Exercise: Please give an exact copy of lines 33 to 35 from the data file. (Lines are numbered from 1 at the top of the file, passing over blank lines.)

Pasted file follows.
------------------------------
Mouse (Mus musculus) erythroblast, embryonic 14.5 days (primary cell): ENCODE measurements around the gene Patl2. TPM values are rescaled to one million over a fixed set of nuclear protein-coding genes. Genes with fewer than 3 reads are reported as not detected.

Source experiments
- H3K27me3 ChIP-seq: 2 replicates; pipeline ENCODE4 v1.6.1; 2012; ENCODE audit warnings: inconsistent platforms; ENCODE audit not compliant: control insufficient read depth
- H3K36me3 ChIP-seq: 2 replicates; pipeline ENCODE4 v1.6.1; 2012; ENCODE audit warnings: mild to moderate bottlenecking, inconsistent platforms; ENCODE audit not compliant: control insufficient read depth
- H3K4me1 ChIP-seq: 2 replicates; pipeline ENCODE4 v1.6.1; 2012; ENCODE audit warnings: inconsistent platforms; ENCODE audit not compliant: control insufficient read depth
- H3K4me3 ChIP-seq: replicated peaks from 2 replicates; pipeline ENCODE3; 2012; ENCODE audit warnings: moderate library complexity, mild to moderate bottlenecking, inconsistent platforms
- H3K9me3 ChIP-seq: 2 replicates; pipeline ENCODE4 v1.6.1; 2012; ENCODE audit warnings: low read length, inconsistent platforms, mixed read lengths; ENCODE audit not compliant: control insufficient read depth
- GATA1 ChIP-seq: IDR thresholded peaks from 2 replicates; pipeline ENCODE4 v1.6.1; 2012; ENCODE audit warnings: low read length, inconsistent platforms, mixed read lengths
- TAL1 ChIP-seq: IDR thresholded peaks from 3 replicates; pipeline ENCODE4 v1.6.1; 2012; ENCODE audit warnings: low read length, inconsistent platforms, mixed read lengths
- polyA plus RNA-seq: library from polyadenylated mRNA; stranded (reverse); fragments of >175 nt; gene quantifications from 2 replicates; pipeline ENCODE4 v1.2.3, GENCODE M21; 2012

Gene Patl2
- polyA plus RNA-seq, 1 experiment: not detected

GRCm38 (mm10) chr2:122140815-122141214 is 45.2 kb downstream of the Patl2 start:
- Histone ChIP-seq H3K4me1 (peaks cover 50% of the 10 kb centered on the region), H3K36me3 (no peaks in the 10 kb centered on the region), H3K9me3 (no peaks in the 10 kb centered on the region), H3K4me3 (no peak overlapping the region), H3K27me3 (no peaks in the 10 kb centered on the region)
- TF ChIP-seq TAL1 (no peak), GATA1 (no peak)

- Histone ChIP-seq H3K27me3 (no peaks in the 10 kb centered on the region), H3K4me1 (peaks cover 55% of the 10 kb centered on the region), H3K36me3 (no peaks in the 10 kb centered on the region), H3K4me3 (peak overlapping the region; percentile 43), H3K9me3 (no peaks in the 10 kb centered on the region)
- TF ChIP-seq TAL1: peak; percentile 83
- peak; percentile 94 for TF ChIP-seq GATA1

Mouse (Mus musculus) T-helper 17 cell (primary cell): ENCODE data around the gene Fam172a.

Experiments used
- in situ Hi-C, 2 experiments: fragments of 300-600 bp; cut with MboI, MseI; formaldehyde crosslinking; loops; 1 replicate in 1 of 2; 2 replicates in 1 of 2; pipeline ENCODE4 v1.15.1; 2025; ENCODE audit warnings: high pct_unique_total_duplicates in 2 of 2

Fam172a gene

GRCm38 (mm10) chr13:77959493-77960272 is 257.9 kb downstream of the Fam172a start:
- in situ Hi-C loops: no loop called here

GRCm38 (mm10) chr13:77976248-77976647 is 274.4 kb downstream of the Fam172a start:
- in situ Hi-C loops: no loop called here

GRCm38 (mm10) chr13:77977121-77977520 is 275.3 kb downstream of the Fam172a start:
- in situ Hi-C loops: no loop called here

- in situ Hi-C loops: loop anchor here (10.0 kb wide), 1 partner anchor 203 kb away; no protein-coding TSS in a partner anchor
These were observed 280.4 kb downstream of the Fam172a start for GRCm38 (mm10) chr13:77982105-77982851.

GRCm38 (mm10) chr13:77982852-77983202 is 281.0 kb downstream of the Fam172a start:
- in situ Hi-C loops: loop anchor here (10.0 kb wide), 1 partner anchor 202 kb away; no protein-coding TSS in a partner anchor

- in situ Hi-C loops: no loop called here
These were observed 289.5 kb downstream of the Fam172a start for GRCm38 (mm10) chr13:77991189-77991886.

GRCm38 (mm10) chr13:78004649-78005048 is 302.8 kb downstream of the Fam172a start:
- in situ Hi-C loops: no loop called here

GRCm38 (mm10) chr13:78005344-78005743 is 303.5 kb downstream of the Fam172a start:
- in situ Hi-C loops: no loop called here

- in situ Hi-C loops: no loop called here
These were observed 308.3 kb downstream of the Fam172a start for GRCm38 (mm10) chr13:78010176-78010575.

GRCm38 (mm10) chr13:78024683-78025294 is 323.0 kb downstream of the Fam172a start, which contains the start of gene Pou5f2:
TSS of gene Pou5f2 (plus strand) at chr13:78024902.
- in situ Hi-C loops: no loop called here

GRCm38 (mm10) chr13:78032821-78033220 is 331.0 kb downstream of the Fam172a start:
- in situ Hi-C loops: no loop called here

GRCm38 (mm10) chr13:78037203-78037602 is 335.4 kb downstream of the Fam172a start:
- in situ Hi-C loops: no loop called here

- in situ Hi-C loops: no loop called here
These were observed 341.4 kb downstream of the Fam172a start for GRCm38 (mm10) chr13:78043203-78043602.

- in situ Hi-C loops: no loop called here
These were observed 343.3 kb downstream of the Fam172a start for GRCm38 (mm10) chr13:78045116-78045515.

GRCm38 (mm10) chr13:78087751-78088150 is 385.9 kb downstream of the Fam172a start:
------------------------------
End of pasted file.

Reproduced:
- in situ Hi-C loops: no loop called here
These were observed 289.5 kb downstream of the Fam172a start for GRCm38 (mm10) chr13:77991189-77991886.

GRCm38 (mm10) chr13:78004649-78005048 is 302.8 kb downstream of the Fam172a start: